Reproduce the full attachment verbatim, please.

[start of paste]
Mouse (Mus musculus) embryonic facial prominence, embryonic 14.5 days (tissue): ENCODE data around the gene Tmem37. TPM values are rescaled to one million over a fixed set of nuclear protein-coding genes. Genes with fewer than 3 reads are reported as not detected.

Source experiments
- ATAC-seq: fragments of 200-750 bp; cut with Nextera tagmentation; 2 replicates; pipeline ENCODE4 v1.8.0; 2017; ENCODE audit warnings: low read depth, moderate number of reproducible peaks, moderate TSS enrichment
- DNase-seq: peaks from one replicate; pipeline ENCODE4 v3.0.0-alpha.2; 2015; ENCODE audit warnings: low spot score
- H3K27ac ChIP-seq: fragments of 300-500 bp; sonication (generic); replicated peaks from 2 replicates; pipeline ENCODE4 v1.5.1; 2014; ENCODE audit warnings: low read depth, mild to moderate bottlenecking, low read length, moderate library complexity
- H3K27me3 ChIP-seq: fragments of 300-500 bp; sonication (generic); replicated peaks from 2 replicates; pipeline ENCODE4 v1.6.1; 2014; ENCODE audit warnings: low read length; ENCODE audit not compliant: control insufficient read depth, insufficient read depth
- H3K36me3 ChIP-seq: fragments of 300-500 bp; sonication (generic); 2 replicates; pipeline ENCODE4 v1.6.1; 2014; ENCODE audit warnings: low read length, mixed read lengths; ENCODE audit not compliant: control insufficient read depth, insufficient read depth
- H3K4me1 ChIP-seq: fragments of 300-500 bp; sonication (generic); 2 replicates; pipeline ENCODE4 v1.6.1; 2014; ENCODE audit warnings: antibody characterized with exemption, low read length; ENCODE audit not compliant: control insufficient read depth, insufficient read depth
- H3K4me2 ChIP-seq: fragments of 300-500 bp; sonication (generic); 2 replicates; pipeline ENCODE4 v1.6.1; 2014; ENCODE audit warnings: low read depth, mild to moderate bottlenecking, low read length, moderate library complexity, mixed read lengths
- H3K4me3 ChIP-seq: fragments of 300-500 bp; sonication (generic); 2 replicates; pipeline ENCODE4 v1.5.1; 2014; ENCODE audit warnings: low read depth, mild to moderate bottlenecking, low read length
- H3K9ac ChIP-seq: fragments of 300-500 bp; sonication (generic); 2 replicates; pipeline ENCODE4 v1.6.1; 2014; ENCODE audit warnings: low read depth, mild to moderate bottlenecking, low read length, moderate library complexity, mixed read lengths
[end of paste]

Mouse (Mus musculus) embryonic facial prominence, embryonic 14.5 days (tissue): ENCODE data around the gene Tmem37. TPM values are rescaled to one million over a fixed set of nuclear protein-coding genes. Genes with fewer than 3 reads are reported as not detected.

Source experiments
- ATAC-seq: fragments of 200-750 bp; cut with Nextera tagmentation; 2 replicates; pipeline ENCODE4 v1.8.0; 2017; ENCODE audit warnings: low read depth, moderate number of reproducible peaks, moderate TSS enrichment
- DNase-seq: peaks from one replicate; pipeline ENCODE4 v3.0.0-alpha.2; 2015; ENCODE audit warnings: low spot score
- H3K27ac ChIP-seq: fragments of 300-500 bp; sonication (generic); replicated peaks from 2 replicates; pipeline ENCODE4 v1.5.1; 2014; ENCODE audit warnings: low read depth, mild to moderate bottlenecking, low read length, moderate library complexity
- H3K27me3 ChIP-seq: fragments of 300-500 bp; sonication (generic); replicated peaks from 2 replicates; pipeline ENCODE4 v1.6.1; 2014; ENCODE audit warnings: low read length; ENCODE audit not compliant: control insufficient read depth, insufficient read depth
- H3K36me3 ChIP-seq: fragments of 300-500 bp; sonication (generic); 2 replicates; pipeline ENCODE4 v1.6.1; 2014; ENCODE audit warnings: low read length, mixed read lengths; ENCODE audit not compliant: control insufficient read depth, insufficient read depth
- H3K4me1 ChIP-seq: fragments of 300-500 bp; sonication (generic); 2 replicates; pipeline ENCODE4 v1.6.1; 2014; ENCODE audit warnings: antibody characterized with exemption, low read length; ENCODE audit not compliant: control insufficient read depth, insufficient read depth
- H3K4me2 ChIP-seq: fragments of 300-500 bp; sonication (generic); 2 replicates; pipeline ENCODE4 v1.6.1; 2014; ENCODE audit warnings: low read depth, mild to moderate bottlenecking, low read length, moderate library complexity, mixed read lengths
- H3K4me3 ChIP-seq: fragments of 300-500 bp; sonication (generic); 2 replicates; pipeline ENCODE4 v1.5.1; 2014; ENCODE audit warnings: low read depth, mild to moderate bottlenecking, low read length
- H3K9ac ChIP-seq: fragments of 300-500 bp; sonication (generic); 2 replicates; pipeline ENCODE4 v1.6.1; 2014; ENCODE audit warnings: low read depth, mild to moderate bottlenecking, low read length, moderate library complexity, mixed read lengths